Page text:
Select Page

Not so much because tinkering with the economy on a regular basis is messy as much as having Congress doing the tinkering is just dangerous. Remembering that the Prime Directive of nearly every member of Congress is “Do nothing that interfere with my re-election”, and the corollary is “Take care of my deep pocket special interests”, it is exceptionally difficult to trust anything that Congress does, especially when it is wrapped up in the “we’re here to help” blanket.

So today (Thursday), the House passed a bill to spend yet another $300 billion that we don’t have in order to firmly entrench the new entitlement: home ownership.

We won’t spend any time bemoaning the end of apartment dwelling as we know it. Nor the fact that the riskiness of investments are going to slowly erode (erasing the potential of high returns in its wake).

No, we’ll just camp out on the fact that this bill is taking money out of our pockets and being used not just to help those who have exhausted all recourse with their lenders (many of whom, by the way, are working vigorously to help homeowners who are at risk of foreclosure without the governments help, thank you very much), but to make borrowing and lending money for homes a no-risk, no-fault arrangement.

The bill creates a $7,500 tax credit for first time home buyers and billions to communities to buy and fix abandoned homes, and a special FHA guarantee to lenders who write down the principal on homes that have significantly dropped in value (for about half a millon homes).

The biggest problem in my mind is the tax credit. That’s going to make a real mess of things. It will make it much easier for borderline borrowers to be convinced to buy a bigger home than they can really afford. It will certainly make the whole mortgage experience seem so much easier for the first year.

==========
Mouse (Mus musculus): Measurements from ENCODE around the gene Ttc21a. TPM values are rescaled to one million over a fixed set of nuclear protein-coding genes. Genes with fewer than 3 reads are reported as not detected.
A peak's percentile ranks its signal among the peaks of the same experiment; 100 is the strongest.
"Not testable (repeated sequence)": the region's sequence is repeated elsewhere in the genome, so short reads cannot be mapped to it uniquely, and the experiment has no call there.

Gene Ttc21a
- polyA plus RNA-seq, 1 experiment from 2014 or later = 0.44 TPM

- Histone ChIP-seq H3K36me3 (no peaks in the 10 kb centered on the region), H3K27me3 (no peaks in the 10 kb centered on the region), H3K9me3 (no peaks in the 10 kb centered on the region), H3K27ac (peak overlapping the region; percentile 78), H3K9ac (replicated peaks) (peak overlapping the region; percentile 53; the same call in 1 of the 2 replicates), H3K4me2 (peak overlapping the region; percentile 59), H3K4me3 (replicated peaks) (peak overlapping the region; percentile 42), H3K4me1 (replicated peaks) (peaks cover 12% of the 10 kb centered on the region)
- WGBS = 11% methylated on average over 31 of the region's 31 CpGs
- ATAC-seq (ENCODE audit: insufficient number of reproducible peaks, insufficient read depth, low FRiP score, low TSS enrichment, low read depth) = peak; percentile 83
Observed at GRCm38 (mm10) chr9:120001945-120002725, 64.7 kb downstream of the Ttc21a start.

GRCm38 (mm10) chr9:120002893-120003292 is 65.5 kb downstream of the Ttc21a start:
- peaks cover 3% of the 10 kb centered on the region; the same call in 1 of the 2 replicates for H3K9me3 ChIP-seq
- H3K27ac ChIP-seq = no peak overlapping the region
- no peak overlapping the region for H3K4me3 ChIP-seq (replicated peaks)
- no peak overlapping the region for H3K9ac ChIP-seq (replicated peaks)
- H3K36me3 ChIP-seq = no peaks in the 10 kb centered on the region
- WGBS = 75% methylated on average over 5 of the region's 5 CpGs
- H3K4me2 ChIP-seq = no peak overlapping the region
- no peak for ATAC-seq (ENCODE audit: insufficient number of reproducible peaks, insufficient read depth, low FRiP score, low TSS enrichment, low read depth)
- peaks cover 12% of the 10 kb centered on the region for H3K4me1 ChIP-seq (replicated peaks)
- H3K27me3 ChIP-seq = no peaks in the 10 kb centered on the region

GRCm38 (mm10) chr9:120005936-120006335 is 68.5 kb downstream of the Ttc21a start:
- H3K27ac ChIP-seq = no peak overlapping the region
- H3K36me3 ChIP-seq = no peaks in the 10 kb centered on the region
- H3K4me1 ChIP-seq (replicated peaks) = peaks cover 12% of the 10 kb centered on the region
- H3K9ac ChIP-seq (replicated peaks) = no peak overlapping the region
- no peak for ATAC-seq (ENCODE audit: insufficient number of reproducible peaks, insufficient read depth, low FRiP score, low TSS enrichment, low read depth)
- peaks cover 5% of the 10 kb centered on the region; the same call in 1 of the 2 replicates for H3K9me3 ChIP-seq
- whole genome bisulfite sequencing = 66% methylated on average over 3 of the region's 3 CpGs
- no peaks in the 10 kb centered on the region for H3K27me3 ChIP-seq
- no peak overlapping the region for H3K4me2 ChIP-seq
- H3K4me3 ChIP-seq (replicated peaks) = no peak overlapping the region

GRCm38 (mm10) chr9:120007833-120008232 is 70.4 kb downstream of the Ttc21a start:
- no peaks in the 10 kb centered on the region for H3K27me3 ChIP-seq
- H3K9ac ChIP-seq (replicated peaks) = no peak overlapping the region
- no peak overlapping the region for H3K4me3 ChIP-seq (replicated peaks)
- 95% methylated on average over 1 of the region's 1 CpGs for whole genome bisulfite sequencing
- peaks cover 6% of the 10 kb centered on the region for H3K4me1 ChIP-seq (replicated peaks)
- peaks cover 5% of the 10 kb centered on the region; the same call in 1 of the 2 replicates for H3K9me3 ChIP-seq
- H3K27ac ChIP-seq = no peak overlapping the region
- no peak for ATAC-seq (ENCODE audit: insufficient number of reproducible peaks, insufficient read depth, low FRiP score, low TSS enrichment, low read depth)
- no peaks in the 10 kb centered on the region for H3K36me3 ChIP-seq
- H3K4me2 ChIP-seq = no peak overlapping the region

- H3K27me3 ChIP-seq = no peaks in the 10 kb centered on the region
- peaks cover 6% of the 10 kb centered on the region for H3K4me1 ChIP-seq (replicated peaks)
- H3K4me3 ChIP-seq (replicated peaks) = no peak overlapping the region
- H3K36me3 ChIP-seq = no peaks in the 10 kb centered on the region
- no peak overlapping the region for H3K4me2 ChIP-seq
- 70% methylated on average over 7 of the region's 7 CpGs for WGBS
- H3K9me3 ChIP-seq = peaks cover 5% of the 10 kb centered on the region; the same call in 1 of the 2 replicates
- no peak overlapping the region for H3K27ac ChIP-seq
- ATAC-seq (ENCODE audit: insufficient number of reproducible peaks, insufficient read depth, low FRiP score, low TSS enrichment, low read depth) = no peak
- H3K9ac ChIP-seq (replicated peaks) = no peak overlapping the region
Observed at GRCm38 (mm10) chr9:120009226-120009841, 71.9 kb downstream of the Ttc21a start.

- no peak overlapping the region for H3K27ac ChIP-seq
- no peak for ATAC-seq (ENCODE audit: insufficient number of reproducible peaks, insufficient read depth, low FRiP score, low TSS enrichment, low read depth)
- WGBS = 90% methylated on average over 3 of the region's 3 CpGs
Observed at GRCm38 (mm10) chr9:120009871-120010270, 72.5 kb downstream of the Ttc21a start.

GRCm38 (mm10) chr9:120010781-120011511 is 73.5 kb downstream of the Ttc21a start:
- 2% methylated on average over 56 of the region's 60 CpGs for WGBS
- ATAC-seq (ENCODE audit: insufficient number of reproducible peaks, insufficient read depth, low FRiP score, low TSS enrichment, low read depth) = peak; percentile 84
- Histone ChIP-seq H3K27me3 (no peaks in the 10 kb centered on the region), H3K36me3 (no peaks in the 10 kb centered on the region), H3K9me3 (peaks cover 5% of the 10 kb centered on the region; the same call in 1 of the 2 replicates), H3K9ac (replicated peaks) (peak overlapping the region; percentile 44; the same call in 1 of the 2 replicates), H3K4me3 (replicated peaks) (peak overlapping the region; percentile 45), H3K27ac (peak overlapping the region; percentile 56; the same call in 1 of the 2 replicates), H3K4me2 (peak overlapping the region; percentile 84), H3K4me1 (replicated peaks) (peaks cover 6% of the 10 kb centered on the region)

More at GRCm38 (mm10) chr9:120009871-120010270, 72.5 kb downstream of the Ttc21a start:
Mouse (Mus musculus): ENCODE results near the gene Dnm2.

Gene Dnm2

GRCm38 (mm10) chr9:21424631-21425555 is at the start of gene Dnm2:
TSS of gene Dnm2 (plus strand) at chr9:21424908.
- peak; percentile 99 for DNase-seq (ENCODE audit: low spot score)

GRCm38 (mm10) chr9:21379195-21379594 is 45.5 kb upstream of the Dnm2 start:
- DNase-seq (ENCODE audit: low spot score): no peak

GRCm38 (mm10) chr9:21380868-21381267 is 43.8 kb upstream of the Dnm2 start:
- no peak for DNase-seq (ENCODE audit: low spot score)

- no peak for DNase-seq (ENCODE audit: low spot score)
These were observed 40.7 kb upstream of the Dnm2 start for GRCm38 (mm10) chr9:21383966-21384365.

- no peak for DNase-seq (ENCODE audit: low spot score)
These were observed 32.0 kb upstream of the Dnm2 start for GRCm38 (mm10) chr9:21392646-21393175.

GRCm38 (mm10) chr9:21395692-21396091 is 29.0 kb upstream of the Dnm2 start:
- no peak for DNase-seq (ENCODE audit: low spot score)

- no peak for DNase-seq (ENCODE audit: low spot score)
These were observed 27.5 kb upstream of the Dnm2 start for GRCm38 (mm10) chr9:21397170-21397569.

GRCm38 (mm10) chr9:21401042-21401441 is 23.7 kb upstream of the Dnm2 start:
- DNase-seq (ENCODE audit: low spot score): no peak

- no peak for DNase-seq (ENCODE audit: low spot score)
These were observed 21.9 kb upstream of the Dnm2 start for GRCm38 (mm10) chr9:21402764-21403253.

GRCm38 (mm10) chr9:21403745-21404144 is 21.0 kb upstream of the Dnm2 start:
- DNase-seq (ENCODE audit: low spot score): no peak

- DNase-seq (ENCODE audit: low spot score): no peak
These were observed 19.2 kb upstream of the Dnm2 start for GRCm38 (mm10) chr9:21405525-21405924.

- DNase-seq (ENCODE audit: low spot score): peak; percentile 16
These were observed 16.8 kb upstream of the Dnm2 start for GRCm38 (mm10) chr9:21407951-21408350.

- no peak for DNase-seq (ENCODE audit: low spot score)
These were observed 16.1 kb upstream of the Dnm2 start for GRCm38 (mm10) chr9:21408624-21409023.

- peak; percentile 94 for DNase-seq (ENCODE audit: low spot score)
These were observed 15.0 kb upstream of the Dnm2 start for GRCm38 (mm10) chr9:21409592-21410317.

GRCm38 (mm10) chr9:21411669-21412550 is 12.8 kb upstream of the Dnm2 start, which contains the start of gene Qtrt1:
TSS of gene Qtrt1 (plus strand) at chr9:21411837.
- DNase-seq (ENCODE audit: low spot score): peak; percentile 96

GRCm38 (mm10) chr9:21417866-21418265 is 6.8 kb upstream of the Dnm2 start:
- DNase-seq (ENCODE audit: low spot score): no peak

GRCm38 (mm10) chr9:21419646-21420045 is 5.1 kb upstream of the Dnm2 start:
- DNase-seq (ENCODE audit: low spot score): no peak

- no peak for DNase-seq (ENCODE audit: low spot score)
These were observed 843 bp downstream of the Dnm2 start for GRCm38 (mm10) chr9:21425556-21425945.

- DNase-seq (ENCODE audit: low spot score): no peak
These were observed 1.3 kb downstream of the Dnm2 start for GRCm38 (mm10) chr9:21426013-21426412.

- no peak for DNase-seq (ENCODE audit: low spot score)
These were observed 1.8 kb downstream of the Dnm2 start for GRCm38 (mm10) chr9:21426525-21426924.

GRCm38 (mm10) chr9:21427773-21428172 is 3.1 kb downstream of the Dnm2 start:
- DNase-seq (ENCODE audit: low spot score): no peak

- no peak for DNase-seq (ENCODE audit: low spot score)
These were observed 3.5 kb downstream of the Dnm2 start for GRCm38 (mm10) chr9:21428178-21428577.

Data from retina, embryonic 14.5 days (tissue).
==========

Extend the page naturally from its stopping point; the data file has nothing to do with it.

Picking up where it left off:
But wait, what do mortgage lenders do when they know there’s more money available as part of a deal? They figure out how to add it to the deal itself. If this bill passes, I guarantee that lenders will find a way to turn that $7,500 into down payment money… it will end up thrown into the escrow account as soon as it’s available. An automatic $7,500 taken off the bottom line, lowering the mortgage payment. And realtors will use this money to convince people they can afford a lot more house than the really can.
Wait, why make it hard in the first place? Why not just give the first time home buyers $7,500? Wouldn’t that be easier, more effective, simpler? Cut through all the red tape? Oh, yeah, then it looks like te Bank was doing it instead of the Government. Or, as I’ve said recently, Congress just likes to use the tax system to manipulate behavior… in this case, stimulating home buying.

But what is not showing up very clearly in the news (I see it in a few places, but not all), is the fact that the tax credit is really just a loan from the Government. Yup, that’s right, the poor sucker thought he got a free $7,500 just for buying a house, and now he’s stuck paying the IRS an extra $500 every year for 15 years. Has that ever been done before?